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ROADLESS RULE ROLLER COASTER

The tumultuous ride of roadless management continues. Late in September the U.S. District Federal Court in San Francisco threw out the Bush administration’s roadless petition rule (see HUPC LYNX, 6/05, 2/06) and essentially reinstated the 2001 Roadless Area Conservation Rule—RACR. (For a reasonably complete history of the roadless rules and the subsequent roller coaster, see HUPC LYNX, 12/99, 4/00, 12/00, 2/01, 4/01, 10/03, 12/03, 8/04, 6/05, 2/06). For the time being, some fifty million acres of roadless areas in the lower ‘48, all Forest Service identified roadless areas, are at least partially protected from notable impacts due to commercial timber sales and road building (oil and gas leasing can continue as long as road access is prohibited). The 55 page ruling noted in depth that the Bush proposed roadless petition rule allowing governors to petition to the Forest Service that specific roadless areas under specific state rules be protected or not was adopted without proper review and analysis.

Only a lonely and lost hermit believes this is the end of the roadless roller coaster, although the recent elections may alter the ride a bit! The Department of Agriculture is considering an appeal—again, that may change as a result of the elections. The RACR allows for considerable wiggle room as it is allowing for some timber sales under the guise of forest health, and other actions in the name of public safety and road access to leases prior to 2000 so roadless areas are not fully protected anyway.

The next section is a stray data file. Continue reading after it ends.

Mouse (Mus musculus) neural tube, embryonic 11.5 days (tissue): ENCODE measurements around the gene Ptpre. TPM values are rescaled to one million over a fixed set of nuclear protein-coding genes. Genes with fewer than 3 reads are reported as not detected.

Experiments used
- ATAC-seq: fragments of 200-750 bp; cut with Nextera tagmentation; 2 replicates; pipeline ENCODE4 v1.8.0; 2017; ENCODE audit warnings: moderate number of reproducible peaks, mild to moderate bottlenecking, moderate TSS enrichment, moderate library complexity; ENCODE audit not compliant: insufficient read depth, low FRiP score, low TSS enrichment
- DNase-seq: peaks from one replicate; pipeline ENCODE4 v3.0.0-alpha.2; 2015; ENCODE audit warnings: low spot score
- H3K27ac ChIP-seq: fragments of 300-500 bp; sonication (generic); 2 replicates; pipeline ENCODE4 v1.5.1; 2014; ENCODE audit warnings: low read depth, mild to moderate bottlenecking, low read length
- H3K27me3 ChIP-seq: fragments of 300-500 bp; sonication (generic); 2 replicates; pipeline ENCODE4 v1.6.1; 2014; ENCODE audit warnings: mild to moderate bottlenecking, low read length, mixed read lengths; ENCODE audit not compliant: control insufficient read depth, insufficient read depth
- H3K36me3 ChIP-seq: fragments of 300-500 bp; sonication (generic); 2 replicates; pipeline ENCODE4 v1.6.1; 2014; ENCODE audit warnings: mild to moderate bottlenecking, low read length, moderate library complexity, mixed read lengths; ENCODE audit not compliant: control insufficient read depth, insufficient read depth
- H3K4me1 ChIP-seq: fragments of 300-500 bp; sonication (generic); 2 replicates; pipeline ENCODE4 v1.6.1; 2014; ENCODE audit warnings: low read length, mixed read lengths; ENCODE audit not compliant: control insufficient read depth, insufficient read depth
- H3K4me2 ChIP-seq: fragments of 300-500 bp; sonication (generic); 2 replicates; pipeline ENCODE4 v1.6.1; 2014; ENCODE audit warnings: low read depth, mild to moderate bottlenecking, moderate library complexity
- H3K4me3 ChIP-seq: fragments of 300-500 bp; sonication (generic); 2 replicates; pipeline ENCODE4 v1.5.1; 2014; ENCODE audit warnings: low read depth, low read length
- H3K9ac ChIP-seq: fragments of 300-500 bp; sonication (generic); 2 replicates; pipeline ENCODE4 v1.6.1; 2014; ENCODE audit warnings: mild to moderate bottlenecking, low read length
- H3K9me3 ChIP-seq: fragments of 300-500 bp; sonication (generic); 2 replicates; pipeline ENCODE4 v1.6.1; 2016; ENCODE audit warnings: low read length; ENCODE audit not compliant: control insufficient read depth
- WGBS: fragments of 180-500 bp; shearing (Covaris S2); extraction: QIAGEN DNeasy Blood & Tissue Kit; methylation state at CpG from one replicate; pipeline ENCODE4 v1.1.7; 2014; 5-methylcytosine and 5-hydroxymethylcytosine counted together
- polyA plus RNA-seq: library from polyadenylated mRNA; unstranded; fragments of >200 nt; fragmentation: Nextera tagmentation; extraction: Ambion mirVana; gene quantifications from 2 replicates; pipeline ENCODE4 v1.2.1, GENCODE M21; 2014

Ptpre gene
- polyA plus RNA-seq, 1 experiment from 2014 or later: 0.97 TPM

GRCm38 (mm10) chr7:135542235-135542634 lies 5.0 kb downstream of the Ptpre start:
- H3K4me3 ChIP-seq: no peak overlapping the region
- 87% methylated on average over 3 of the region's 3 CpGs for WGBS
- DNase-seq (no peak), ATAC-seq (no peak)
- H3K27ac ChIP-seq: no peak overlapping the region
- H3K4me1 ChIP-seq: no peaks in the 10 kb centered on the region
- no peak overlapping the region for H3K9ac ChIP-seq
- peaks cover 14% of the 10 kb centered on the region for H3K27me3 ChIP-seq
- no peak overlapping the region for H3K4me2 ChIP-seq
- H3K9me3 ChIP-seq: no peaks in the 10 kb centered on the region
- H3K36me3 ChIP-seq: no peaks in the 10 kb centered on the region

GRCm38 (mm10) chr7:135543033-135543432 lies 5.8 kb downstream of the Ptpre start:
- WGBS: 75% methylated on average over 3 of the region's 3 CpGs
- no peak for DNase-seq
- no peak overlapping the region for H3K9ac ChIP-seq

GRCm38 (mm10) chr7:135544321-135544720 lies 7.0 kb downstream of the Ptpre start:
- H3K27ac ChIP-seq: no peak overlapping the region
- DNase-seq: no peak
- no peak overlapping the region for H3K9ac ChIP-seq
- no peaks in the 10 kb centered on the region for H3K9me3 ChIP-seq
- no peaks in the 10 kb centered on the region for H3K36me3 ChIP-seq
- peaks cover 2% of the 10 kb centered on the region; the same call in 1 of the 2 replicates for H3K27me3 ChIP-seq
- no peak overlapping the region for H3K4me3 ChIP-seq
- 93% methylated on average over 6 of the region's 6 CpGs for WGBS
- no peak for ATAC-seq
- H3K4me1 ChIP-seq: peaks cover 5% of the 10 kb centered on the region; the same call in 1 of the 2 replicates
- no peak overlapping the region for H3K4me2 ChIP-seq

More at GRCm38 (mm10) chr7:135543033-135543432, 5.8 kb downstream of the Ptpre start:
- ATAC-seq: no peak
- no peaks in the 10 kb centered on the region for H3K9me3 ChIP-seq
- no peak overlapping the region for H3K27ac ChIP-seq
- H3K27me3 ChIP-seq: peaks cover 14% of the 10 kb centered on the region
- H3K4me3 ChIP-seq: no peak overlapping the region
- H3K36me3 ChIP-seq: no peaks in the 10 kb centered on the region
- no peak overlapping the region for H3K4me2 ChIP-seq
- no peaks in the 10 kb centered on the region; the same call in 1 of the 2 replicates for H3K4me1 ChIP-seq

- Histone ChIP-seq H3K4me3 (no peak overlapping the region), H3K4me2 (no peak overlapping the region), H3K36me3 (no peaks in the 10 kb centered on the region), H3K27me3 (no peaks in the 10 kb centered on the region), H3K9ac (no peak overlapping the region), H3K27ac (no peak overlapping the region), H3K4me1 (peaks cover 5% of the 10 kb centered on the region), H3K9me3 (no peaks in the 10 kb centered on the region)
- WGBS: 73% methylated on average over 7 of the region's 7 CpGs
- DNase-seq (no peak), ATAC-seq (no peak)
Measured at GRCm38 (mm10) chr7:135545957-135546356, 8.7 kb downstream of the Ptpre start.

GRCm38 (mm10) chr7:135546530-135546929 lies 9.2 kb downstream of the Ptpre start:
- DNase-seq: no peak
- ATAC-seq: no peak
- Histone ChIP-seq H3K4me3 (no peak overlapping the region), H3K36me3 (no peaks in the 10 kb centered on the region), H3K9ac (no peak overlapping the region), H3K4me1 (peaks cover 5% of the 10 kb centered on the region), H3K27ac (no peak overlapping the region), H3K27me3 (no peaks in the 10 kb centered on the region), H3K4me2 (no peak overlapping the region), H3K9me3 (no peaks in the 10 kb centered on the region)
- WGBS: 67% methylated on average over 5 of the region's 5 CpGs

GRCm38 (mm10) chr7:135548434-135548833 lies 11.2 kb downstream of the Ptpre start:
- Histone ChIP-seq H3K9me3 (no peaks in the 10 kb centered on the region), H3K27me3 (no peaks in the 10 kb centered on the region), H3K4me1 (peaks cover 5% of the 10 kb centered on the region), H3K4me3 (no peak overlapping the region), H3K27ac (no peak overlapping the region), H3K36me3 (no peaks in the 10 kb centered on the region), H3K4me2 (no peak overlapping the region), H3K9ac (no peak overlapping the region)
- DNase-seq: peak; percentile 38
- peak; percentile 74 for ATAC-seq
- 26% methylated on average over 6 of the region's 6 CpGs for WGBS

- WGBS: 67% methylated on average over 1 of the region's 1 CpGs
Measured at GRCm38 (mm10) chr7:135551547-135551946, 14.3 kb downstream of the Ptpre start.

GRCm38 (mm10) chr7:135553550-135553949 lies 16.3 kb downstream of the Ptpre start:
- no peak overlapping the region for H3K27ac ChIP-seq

Furthermore, the roadless petition process still exists in some fog-like process under the Administrative Procedures Act which allows petitions for regulatory change. And it is important to understand the District Court’s ruling did not prohibit the reinstatement of the old petition rule; it just stated that the rule was initiated without proper environmental review/analysis.

So what does all of this mean?

Governor Huntsman’s administration has turned most public land issues over to his office of Public Lands Policy Coordination. That office told us early in September that it was still not sure whether a roadless petition would be developed. Hardly truthful, because a few weeks later we were invited to provide input to a synopsis of the roadless petition and given only 2-3 weeks to do so! (See HUPC Roadless Petition Alert, 9/06.) No other public announcements were made about the process or the availability of the synopsis and public comment! In this issue we have analyzed the petition synopsis in more detail.

The Wasatch-Cache National Forest roadless areas will now fall under the RACR rather than the 2003 forest plan allocations which, in fact, protected very few roadless areas and allocated much of the North Slope of the Uintas to potential timber management.

While the Ashley National Forest has just started its formal forest planning process, it has early on dismissed wilderness potential (see HUPC LYNX, 8/06). At least under the RACR, Ashley roadless areas will gain some protection for the forest’s relentless history of timber harvesting and road building.

Dick Carter


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